One questions: how can I keep my daughter off of the “creamy crack?” Yes, I am referring to a perm or relaxer that turns afro hair into straight hair, (a la Whitney Houston and Oprah Winfrey). Chris Rock posed a similar question as he set out to produce the documentary Good Hair. In my post entitled Comedians and Docs, I touched on the issue of well known-funny guys producing funny documentaries. In the case of Rock’s Good Hair, he did a good job using humor to tackle what has been a taboo topic in the black community. He’s got us talking about our hair in a very open way. I’m sure his appearance on Oprah was a big help.
Using the flamboyant, hyped up, super charged Bronner Brothers hair show in Atlanta as the through-line added a since of drama, educational moments and a fair share of surprises. But the movie raises some good points too: why do black women straighten their hair? Why do the men who love them bankroll thousand-dollar weaves? What is the chemical process for making relaxers? And, where does all that hair come from to make a good weave? The most pertinent point for me was that the industry of whitening black hair is a billion dollar industry with only four black manufacturers. The industry is largely controlled by whites and Asians. As Reverend Al Sharpton points out, giving that kind of money away is like volunteer slavery.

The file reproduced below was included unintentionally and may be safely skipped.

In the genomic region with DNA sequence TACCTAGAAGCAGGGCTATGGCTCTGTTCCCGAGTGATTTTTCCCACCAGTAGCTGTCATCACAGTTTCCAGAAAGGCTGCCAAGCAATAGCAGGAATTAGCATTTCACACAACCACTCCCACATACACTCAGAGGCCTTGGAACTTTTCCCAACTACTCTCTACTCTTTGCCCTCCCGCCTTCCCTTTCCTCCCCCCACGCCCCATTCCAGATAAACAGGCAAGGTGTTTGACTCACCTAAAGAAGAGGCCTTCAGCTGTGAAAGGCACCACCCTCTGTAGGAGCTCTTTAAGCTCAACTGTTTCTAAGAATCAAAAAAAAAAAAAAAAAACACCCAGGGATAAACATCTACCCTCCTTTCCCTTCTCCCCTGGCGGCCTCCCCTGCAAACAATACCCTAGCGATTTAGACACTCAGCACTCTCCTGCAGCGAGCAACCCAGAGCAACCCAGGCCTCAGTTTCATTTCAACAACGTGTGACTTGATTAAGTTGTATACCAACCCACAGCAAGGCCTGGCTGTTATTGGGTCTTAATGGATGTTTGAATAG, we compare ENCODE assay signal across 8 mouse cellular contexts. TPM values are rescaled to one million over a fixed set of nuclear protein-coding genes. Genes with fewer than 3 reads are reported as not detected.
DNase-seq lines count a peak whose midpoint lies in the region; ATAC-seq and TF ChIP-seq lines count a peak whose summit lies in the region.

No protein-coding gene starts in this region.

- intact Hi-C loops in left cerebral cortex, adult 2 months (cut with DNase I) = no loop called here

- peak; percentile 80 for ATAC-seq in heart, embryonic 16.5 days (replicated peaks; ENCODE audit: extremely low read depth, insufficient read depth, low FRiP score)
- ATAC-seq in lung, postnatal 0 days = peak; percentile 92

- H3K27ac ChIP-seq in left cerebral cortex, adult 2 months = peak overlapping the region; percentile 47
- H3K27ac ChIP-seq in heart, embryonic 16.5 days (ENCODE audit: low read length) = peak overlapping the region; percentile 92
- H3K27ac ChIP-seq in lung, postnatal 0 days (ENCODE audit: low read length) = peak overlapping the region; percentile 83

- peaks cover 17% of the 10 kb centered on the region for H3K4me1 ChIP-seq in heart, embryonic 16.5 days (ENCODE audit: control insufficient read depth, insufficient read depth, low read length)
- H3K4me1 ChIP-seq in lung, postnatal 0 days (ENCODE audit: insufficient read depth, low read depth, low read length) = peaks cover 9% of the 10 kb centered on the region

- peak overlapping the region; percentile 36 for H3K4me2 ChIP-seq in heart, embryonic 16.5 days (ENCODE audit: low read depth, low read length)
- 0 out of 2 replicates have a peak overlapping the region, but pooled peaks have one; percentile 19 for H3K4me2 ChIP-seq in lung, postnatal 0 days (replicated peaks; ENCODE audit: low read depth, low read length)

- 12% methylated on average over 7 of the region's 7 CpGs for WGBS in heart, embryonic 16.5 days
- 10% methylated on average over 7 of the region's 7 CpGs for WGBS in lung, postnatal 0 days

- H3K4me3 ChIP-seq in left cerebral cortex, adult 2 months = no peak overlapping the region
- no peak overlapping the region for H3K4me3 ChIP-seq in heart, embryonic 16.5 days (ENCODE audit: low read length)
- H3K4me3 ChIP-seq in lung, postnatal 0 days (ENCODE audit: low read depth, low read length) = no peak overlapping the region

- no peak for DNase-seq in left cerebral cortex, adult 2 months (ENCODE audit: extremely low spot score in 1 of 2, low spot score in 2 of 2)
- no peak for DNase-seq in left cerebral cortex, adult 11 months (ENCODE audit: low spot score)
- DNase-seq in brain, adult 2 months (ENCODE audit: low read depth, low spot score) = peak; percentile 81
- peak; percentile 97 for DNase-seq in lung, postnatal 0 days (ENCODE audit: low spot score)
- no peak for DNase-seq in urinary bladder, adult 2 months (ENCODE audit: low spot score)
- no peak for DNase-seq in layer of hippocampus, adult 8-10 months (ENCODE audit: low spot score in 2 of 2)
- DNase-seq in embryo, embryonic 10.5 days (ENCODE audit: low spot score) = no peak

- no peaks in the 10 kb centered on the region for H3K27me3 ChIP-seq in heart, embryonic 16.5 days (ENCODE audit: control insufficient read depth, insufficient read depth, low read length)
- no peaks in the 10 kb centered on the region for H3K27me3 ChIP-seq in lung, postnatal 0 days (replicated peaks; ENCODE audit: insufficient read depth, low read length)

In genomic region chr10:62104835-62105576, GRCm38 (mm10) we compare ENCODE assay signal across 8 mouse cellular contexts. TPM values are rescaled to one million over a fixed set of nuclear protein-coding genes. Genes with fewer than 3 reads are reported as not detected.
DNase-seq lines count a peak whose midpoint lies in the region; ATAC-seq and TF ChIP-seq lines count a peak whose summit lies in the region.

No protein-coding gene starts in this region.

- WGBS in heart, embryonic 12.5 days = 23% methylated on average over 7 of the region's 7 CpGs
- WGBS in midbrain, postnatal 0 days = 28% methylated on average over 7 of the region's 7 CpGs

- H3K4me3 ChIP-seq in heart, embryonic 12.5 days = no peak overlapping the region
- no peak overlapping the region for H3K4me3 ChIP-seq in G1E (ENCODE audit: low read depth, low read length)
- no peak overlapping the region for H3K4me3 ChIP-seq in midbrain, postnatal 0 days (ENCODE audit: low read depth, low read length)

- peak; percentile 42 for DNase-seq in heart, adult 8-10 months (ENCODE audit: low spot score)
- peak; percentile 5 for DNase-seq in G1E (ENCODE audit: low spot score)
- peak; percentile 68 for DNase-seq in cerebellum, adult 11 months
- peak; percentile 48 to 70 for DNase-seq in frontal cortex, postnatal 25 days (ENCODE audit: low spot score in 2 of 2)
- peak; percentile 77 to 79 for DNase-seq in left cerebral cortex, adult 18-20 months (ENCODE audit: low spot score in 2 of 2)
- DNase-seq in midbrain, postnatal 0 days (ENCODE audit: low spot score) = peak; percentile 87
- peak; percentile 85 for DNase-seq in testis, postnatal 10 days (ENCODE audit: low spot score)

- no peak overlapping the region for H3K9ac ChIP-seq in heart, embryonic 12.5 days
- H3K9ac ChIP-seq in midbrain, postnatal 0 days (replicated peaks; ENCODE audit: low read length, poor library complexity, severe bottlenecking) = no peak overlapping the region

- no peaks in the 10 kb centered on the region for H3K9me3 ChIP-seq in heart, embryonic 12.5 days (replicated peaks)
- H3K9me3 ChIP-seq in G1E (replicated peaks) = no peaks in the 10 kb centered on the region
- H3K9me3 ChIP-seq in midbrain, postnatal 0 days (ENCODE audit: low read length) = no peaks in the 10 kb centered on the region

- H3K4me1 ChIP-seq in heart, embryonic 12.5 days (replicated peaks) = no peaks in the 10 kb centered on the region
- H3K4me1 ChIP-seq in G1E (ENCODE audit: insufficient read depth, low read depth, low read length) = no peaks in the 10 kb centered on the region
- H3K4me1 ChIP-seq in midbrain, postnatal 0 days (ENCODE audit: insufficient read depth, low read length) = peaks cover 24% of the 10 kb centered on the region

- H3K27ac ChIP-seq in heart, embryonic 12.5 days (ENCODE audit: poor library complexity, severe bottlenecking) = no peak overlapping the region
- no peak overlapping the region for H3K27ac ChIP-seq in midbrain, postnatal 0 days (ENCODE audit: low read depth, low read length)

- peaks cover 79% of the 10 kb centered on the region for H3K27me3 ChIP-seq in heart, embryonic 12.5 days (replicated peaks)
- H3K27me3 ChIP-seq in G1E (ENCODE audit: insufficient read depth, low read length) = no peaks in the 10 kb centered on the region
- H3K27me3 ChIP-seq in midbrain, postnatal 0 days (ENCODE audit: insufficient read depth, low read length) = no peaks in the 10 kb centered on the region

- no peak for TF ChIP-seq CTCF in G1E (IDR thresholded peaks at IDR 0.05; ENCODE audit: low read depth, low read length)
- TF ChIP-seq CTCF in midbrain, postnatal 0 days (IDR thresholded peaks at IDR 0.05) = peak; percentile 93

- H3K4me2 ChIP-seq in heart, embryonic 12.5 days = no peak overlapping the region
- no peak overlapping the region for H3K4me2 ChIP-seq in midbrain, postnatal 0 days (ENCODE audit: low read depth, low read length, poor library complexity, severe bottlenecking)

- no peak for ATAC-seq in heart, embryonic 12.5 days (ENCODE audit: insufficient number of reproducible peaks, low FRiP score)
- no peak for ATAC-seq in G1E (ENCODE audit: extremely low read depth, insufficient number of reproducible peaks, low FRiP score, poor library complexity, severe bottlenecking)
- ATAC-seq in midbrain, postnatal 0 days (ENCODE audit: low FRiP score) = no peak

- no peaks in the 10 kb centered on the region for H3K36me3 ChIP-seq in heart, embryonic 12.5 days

Good Hair had a couple of uncomfortable moments when Chris Rock played a buffoon for the benefit Asian shop keepers to draw out a point. But perhaps the ends justified the means. I was disappointed at the lack of discussion about WHY so many people seek perms and weaves. Is there a disconnect for black women to proudly love our lips and hips but not our hair? Also, lot of my sisters with natural hair were disappointed that the movie did not discuss natural hair at length. But that’s not what the movie was about. The movie was about getting “good hair.”
Kudos to Chris Rock for getting celebrities like Ice-T, Raven Symone and Nia Long to talk about this touchy subject. Good Hair gets a thumbs up from me because as a black woman, I learned a lot about the black women’s hair care industry and had a couple of laughs to boot. In the meantime, I’ll prepare myself for my daughter’s style and fashion decisions to be what they will. When do I start worrying about body piercing?